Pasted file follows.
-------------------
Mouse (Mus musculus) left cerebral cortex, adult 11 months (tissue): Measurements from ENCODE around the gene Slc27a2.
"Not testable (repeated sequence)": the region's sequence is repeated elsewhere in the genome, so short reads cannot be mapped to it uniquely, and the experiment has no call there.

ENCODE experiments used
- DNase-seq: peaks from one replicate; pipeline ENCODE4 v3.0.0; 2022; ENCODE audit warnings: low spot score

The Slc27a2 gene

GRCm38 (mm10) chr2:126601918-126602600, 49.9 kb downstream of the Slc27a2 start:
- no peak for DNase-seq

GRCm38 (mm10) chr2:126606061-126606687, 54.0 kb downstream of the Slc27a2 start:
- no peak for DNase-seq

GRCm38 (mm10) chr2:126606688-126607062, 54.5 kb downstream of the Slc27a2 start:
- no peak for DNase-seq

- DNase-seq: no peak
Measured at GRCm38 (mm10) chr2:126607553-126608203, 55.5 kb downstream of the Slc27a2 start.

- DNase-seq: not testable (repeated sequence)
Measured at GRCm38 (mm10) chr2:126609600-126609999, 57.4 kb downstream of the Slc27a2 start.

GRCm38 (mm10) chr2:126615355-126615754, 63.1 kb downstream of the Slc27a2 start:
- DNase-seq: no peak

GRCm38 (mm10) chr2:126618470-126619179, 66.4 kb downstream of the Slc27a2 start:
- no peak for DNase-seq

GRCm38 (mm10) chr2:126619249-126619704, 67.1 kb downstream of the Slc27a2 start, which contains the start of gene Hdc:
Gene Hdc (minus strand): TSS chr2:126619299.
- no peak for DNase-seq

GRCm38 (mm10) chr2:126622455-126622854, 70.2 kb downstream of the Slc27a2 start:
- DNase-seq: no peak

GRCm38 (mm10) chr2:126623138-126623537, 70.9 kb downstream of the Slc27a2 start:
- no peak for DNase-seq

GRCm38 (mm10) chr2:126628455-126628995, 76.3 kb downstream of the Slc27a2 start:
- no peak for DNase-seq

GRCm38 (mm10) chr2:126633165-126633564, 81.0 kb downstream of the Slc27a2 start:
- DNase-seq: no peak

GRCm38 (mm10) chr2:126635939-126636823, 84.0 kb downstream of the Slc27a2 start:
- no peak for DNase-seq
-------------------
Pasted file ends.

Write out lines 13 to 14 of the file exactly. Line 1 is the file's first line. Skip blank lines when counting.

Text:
Measured at GRCm38 (mm10) chr2:126607553-126608203, 55.5 kb downstream of the Slc27a2 start.

- DNase-seq: not testable (repeated sequence)